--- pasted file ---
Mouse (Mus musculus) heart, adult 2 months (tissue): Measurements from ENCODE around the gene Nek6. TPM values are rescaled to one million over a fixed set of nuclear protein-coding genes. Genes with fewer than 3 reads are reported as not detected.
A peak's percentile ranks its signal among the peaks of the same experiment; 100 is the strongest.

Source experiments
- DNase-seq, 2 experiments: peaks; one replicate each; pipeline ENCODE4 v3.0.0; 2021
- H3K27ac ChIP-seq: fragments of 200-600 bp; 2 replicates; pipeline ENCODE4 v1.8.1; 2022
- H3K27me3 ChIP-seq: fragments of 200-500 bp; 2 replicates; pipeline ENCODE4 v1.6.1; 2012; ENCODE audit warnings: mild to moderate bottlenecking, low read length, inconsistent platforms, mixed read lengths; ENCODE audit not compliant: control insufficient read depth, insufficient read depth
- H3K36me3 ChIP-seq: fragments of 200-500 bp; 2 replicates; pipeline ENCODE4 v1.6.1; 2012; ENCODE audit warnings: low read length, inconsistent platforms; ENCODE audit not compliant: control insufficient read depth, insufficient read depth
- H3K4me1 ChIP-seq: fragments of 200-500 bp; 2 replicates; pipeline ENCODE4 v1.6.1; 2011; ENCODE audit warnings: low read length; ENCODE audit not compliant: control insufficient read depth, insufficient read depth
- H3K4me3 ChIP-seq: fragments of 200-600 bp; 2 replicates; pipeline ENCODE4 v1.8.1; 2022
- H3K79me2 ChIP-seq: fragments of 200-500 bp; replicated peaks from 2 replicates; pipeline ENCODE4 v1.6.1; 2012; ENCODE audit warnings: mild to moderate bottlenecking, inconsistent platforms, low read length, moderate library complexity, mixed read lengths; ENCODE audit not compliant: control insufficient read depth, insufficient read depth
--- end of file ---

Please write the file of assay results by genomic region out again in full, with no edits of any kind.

Mouse (Mus musculus) heart, adult 2 months (tissue): Measurements from ENCODE around the gene Nek6. TPM values are rescaled to one million over a fixed set of nuclear protein-coding genes. Genes with fewer than 3 reads are reported as not detected.
A peak's percentile ranks its signal among the peaks of the same experiment; 100 is the strongest.

Source experiments
- DNase-seq, 2 experiments: peaks; one replicate each; pipeline ENCODE4 v3.0.0; 2021
- H3K27ac ChIP-seq: fragments of 200-600 bp; 2 replicates; pipeline ENCODE4 v1.8.1; 2022
- H3K27me3 ChIP-seq: fragments of 200-500 bp; 2 replicates; pipeline ENCODE4 v1.6.1; 2012; ENCODE audit warnings: mild to moderate bottlenecking, low read length, inconsistent platforms, mixed read lengths; ENCODE audit not compliant: control insufficient read depth, insufficient read depth
- H3K36me3 ChIP-seq: fragments of 200-500 bp; 2 replicates; pipeline ENCODE4 v1.6.1; 2012; ENCODE audit warnings: low read length, inconsistent platforms; ENCODE audit not compliant: control insufficient read depth, insufficient read depth
- H3K4me1 ChIP-seq: fragments of 200-500 bp; 2 replicates; pipeline ENCODE4 v1.6.1; 2011; ENCODE audit warnings: low read length; ENCODE audit not compliant: control insufficient read depth, insufficient read depth
- H3K4me3 ChIP-seq: fragments of 200-600 bp; 2 replicates; pipeline ENCODE4 v1.8.1; 2022
- H3K79me2 ChIP-seq: fragments of 200-500 bp; replicated peaks from 2 replicates; pipeline ENCODE4 v1.6.1; 2012; ENCODE audit warnings: mild to moderate bottlenecking, inconsistent platforms, low read length, moderate library complexity, mixed read lengths; ENCODE audit not compliant: control insufficient read depth, insufficient read depth